Introducing Oceanbird – the wind powered cargo vessel

Oceanbird was recently presented and received worldwide attention. Together, Wallenius Marine, the Royal Institute of Technology (KTH) and SSPA contribute with considerable resources and expertise to create new knowledge and understandings of vessel design incorporating wind propulsion. The research project is called wPCC (wind Powered Car Carrier), and in September 2020 the collaboration presented the concept Oceanbird. Wallenius Marine, owns the concept and SSPA and KTH are research partners.

To revert climate change and find ways to transport goods in a sustainable way, the global shipping community needs to shift away from fossil fuel to renewable energy. Oceanbird shows that the maritime industry can bring about major change and that zero-emission shipping is possible, using wind as the main energy source. The sailing cargo vessel Oceanbird will leave 90 percent less emissions than today’s vessels. The project proves that cooperation between industry and academia can lead to significant innovations. Progress takes place in small steps as well as great leaps. Oceanbird is progress by small steps forward in existing knowledge and technology, but also a great leap forward regarding how ideas and know-how from different areas can enrich one another. The result is a technology shift that shows how an entire industry can readjust to sustainable transports.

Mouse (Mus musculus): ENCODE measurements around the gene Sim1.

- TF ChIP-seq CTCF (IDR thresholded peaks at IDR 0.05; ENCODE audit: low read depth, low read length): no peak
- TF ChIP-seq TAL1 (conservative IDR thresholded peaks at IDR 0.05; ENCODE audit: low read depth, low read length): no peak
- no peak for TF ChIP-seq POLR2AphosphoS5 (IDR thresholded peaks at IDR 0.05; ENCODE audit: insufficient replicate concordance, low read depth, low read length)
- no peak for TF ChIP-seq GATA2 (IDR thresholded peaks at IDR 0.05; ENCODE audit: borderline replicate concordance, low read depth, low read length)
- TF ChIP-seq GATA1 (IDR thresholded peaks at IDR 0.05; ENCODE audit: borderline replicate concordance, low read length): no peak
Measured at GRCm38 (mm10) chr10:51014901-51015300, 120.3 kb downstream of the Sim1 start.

- “The research project is a great opportunity for SSPA to make use of our expertise in a new setting. In close collaboration with Wallenius Marine and KTH we are creating a Swedish competence cluster of wind-powered vessel development and design. Together we are stronger!”, says Vendela Santén, Senior Researcher & Project Manager at SSPA. 

Wallenius Marine, which is the project coordinator, owns the concept and is also contributing design and logistics expertise. KTH is addressing the challenges within areas such as aerodynamics, sailing mechanics and performance analysis. SSPA is contributing with expertise within the development and validation of new testing methods, aerodynamic and hydrodynamic simulation methods. risk simulations and logistics analysis. This expertise will eventually be used to develop sailing vessels in other vessel segments.

- “SSPA will continue our extensive research and development of methods. The next step is advanced tests in the Maritime Dynamics Laboratory, a facility for assessment of seakeeping and manoeuvring behaviour of ships”, says, Sofia Werner, Senior Researcher & Manager Strategic Research Hydrodynamics at SSPA.

Facts about Oceanbird

  • 7,000 cars can be carried in the cargo hold
  • 90% lower emissions than a vessel with a diesel engine
  • 5 rigs with 80 metres tall wing sails for forward propulsion
  • 12 days to cross the Atlantic with the wind as energy source

Learn more about Oceanbird and see the webcast from September 10, at Oceanbirdwallenius.com


Innovative Swedish technology will make it possible to power the largest ocean-going vessels by wind, reducing emissions by 90 percent. Illustration: Wallenius Marine